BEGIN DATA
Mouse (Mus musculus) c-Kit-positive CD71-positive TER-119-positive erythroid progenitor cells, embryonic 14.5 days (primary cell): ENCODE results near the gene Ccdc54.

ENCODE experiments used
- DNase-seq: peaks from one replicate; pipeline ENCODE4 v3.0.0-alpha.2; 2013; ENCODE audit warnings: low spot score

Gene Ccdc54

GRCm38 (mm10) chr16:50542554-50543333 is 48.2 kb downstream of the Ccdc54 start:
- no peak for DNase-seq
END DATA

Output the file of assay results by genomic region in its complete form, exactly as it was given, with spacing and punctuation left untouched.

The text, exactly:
Mouse (Mus musculus) c-Kit-positive CD71-positive TER-119-positive erythroid progenitor cells, embryonic 14.5 days (primary cell): ENCODE results near the gene Ccdc54.

ENCODE experiments used
- DNase-seq: peaks from one replicate; pipeline ENCODE4 v3.0.0-alpha.2; 2013; ENCODE audit warnings: low spot score

Gene Ccdc54

GRCm38 (mm10) chr16:50542554-50543333 is 48.2 kb downstream of the Ccdc54 start:
- no peak for DNase-seq